WINNIPEG — A U.S. plan to cut carbon dioxide emissions at power plants by as much as 30 per cent could be a boon to Manitoba Hydro, the province says.
The U.S. Environmental Protection Agency said Monday existing power plants are the largest source of the U.S.’s greenhouse gas emissions at 38 per cent, with much of it coming from aging, coal-fired power plants.
The minister responsible for Manitoba Hydro said the EPA proposal is “a golden opportunity” for Hydro, which already has a number of firm power export contracts with utilities in Minnesota and Wisconsin.
“We intend to make the most of this for Manitobans,” Stan Struthers said Monday.
Minnesota Power will buy 250 megawatts of hydropower from Hydro beginning in 2020 and will achieve an energy mix of one-third renewable from hydro and wind, one-third from natural gas and one-third from coal by 2025.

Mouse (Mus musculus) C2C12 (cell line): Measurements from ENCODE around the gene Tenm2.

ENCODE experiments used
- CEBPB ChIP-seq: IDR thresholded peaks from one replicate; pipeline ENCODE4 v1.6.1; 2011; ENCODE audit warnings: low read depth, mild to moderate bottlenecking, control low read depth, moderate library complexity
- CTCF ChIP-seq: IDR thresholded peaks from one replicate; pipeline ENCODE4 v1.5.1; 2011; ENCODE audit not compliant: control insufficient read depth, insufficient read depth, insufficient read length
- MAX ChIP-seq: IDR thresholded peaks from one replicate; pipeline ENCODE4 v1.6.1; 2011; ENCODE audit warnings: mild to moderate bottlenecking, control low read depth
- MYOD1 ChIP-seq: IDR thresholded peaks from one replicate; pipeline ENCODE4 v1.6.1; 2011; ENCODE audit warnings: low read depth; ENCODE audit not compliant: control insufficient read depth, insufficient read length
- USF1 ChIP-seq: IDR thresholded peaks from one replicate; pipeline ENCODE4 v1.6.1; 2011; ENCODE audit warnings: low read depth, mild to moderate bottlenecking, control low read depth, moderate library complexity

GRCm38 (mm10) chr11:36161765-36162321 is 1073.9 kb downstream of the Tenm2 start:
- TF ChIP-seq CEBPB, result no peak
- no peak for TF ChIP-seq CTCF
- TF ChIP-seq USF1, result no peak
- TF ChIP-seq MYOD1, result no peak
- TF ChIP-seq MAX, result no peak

Hydro wants to begin construction on its newest generating station, Keeyask, this summer and build a new transmission line into Minnesota by 2020. A decision on the next dam, Conawapa, isn’t needed for four years.
The EPA wants each state to design its own plan to meet emission targets for power plants, which could include plant upgrades, switching from coal to natural gas, more energy efficiency and using more renewable energy like wind, solar and hydro.
It’s predicted the EPA push will see several older coal plants in the U.S. Midwest close, opening the door for Hydro to export more power.
» Winnipeg Free Press
Republished from the Brandon Sun print edition June 3, 2014